An Hour with Vitapup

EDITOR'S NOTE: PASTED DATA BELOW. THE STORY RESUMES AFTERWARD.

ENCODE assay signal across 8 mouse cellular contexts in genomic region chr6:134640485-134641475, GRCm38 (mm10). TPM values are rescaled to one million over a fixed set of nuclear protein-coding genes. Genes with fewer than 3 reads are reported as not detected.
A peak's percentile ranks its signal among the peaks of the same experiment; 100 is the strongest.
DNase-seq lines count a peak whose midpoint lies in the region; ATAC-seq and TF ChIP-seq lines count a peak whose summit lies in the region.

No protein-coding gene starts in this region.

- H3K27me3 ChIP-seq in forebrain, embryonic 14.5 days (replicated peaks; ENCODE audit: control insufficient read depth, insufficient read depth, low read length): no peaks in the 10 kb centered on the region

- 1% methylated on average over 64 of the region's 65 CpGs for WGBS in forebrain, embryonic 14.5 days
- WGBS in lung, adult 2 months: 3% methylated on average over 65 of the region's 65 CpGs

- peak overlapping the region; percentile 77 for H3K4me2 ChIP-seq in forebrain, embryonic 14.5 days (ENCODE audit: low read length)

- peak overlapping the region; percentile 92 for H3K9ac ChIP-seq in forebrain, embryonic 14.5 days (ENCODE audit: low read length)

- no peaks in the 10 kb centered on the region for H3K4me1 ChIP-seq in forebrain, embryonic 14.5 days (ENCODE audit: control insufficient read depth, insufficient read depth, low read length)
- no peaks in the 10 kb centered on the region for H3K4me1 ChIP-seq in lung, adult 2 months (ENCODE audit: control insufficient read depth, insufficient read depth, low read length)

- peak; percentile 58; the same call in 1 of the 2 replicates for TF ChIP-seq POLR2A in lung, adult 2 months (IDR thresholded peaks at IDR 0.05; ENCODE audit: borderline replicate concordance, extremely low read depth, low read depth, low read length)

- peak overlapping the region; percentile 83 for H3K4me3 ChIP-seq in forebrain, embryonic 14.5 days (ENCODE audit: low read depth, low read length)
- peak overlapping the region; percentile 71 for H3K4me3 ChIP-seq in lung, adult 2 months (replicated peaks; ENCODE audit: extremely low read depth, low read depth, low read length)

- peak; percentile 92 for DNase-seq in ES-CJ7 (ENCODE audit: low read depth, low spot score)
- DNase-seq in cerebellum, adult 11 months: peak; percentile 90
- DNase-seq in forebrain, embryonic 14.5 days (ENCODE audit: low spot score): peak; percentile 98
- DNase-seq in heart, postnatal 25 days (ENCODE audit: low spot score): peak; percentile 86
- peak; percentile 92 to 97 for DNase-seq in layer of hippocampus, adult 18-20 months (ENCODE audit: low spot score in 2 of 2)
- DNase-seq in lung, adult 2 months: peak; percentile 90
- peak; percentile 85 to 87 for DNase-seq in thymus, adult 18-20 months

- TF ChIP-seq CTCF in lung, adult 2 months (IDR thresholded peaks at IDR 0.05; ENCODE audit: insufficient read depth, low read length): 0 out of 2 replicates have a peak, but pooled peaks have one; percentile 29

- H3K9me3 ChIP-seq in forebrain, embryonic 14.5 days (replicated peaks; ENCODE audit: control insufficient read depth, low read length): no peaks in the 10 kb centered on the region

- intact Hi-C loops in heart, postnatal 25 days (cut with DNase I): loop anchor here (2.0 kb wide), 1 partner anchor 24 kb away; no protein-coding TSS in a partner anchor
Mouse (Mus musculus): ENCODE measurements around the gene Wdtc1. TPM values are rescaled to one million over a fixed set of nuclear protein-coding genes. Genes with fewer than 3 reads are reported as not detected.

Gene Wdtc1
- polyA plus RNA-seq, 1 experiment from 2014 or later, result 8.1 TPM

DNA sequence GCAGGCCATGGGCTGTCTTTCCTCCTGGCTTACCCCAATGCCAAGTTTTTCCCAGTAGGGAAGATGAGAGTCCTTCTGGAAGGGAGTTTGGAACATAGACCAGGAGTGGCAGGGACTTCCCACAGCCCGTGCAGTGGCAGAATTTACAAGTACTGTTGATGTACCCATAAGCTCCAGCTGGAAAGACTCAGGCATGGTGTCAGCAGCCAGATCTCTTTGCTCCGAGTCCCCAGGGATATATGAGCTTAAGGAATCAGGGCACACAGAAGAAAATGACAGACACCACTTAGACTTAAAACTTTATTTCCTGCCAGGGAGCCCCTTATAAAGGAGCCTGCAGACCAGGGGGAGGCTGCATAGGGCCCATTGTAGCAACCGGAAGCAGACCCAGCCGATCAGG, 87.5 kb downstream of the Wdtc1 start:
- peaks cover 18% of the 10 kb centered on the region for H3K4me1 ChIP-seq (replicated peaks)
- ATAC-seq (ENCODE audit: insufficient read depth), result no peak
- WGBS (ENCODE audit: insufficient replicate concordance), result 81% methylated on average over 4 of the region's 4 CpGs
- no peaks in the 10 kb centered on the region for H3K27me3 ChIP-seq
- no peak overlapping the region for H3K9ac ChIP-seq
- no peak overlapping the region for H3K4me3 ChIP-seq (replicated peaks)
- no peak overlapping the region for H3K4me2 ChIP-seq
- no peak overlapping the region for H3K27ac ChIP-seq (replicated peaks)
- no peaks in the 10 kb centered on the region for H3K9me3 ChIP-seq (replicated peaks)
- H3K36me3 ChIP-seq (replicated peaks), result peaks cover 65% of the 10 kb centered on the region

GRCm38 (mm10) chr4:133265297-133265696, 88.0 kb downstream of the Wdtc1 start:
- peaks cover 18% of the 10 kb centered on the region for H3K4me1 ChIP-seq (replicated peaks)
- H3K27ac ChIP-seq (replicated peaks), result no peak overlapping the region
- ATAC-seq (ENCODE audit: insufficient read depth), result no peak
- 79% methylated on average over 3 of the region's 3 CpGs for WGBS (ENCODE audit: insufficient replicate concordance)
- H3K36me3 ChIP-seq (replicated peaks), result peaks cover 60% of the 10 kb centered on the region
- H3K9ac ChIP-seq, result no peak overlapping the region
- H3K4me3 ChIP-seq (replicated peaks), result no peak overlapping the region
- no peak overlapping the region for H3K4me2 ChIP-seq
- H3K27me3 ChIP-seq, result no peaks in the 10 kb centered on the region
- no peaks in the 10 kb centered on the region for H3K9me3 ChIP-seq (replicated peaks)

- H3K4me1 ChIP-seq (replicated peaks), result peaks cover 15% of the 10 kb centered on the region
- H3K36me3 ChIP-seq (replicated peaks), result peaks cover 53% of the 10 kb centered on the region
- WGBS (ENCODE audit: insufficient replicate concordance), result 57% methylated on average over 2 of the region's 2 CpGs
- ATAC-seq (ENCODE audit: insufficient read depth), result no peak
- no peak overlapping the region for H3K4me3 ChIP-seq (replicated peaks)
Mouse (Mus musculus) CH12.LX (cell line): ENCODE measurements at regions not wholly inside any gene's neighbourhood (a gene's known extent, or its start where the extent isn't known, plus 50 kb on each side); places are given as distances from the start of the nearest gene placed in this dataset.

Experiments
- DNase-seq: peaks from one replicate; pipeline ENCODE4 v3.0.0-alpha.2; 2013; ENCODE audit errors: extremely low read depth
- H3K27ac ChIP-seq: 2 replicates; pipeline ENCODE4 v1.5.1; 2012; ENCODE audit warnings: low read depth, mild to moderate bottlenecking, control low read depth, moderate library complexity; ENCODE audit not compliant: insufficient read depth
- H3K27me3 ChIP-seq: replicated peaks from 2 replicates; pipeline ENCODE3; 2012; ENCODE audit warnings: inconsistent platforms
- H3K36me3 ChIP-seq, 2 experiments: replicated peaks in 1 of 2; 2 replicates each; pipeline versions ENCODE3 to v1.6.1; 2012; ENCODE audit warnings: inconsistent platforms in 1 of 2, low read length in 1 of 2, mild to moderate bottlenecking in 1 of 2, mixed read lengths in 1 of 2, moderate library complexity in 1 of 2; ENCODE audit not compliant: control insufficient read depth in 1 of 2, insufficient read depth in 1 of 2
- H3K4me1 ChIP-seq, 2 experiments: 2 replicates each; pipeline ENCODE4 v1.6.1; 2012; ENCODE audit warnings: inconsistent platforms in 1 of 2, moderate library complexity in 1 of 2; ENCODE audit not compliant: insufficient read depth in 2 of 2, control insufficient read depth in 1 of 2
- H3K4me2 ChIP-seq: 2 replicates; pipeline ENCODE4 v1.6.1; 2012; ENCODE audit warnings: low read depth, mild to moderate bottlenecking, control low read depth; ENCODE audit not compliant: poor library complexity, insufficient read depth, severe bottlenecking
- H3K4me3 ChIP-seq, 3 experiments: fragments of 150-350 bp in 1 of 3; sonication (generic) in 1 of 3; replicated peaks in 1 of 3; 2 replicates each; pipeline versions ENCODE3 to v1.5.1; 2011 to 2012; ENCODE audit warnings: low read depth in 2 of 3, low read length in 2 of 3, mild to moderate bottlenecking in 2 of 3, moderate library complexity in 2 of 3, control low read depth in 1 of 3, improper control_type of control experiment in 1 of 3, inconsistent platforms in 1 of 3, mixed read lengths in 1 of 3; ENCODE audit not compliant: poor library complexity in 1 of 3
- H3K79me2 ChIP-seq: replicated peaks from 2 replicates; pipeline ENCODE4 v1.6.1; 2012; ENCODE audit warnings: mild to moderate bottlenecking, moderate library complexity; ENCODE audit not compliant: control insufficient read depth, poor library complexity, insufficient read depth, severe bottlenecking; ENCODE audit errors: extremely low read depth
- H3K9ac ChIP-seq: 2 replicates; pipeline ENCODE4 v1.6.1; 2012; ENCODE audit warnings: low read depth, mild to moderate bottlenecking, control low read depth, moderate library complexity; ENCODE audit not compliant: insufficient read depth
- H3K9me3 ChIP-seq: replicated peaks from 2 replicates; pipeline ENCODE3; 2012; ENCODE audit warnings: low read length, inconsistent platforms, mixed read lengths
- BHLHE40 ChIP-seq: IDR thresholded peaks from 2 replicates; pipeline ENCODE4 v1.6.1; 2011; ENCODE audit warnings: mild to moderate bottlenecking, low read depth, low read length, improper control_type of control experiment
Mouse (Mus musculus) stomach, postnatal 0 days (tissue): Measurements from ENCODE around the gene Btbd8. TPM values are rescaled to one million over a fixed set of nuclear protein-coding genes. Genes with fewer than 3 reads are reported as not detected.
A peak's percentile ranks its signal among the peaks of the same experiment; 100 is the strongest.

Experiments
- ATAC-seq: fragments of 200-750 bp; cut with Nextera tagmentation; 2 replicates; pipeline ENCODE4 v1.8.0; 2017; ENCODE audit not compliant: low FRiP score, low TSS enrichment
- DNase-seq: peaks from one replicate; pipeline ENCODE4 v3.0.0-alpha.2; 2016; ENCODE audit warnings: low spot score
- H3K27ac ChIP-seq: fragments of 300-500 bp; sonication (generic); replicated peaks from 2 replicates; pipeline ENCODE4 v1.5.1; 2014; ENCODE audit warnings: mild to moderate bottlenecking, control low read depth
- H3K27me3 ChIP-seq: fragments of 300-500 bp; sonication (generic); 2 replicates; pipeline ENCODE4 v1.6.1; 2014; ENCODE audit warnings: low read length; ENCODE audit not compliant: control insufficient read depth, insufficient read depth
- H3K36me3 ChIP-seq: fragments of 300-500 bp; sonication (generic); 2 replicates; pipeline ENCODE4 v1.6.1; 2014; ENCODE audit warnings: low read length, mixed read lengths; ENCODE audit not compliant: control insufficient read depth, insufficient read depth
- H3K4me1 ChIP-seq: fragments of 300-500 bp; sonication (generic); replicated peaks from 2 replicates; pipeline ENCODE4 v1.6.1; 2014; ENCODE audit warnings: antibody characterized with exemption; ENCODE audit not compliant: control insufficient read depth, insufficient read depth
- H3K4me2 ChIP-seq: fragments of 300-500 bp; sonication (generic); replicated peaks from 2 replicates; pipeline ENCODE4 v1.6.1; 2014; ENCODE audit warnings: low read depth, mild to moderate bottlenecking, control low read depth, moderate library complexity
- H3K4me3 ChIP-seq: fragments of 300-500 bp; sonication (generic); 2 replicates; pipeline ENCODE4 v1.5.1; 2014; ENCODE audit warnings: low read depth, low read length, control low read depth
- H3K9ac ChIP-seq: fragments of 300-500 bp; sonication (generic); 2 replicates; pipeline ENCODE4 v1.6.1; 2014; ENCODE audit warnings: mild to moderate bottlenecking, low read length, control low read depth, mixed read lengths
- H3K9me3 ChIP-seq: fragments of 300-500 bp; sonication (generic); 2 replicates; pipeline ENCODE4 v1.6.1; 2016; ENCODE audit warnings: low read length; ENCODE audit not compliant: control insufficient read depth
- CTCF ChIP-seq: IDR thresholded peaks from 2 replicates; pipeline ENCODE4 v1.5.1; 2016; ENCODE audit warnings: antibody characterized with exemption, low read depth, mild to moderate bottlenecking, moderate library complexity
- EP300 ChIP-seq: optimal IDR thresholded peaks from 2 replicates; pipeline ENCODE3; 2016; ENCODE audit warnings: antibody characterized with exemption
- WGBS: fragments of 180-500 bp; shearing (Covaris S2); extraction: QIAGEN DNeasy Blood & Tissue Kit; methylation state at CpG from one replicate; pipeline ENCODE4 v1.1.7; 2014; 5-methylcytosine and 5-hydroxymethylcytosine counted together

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The first full-length effort from this always-interesting mid-'90s avant-punk band finds Vitapup incorporating elements of almost every conceivable New York downtown scene, including NYHC, early John Lurie-esque "fake jazz," Sonic Youth style white noise, scum rock, spoken word, Beastie Boys-like snotty white-kid rap, and straight-up indie rock. Sonically, the band's talents don't quite match the broad scope of its ambitions, but Melissa York's powerhouse drumming always gives even the least successful tracks a tough edge. The group is at its best on the tunes where bassist/lead vocalist Ray Heatley can freely yell his terse, aggressive, desperate, yet intriguingly poetic lyrics over a muscular, dissonant bassline, a driving jungle beat and Class A Knitting Factory guitar weirdness. Unfortunately, a significant portion of the record is devoted to meandering, underdeveloped experiments that sound more like B-sides and showcases for various band cronies than "real" songs. That said, with 19 tracks, there is a full album's worth of prime Vitapup here, and with a little creative use of the CD player program function, the listener will have him/herself if not an hour, at least 45 good minutes of raw, powerful,and challenging music.

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